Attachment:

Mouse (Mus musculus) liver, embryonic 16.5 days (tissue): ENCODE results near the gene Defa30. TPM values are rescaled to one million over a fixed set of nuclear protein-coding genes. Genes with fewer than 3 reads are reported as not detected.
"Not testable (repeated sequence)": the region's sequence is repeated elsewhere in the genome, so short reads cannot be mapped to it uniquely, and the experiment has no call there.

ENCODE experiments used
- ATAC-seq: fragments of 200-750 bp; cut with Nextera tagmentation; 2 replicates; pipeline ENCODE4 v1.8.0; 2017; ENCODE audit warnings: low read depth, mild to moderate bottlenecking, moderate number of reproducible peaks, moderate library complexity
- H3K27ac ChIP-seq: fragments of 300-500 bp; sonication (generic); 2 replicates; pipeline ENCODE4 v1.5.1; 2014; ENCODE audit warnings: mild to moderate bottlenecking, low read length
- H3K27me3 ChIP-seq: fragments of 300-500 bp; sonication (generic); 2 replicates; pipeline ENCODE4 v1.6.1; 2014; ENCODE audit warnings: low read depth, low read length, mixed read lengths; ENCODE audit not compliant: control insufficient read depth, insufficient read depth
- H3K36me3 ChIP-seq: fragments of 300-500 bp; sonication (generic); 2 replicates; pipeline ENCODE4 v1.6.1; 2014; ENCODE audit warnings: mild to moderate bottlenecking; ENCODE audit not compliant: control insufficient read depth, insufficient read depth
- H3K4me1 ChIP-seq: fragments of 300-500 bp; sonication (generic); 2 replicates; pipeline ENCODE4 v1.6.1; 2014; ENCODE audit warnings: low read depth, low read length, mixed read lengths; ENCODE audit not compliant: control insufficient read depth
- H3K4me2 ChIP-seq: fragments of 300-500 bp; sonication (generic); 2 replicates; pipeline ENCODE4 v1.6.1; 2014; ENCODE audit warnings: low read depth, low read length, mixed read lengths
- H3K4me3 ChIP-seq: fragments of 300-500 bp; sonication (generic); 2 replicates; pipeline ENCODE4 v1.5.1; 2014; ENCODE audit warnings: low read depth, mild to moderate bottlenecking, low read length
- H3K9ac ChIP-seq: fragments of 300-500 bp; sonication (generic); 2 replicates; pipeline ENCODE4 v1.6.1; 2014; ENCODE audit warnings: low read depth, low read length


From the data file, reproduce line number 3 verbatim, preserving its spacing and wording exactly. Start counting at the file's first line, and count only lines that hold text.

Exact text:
ENCODE experiments used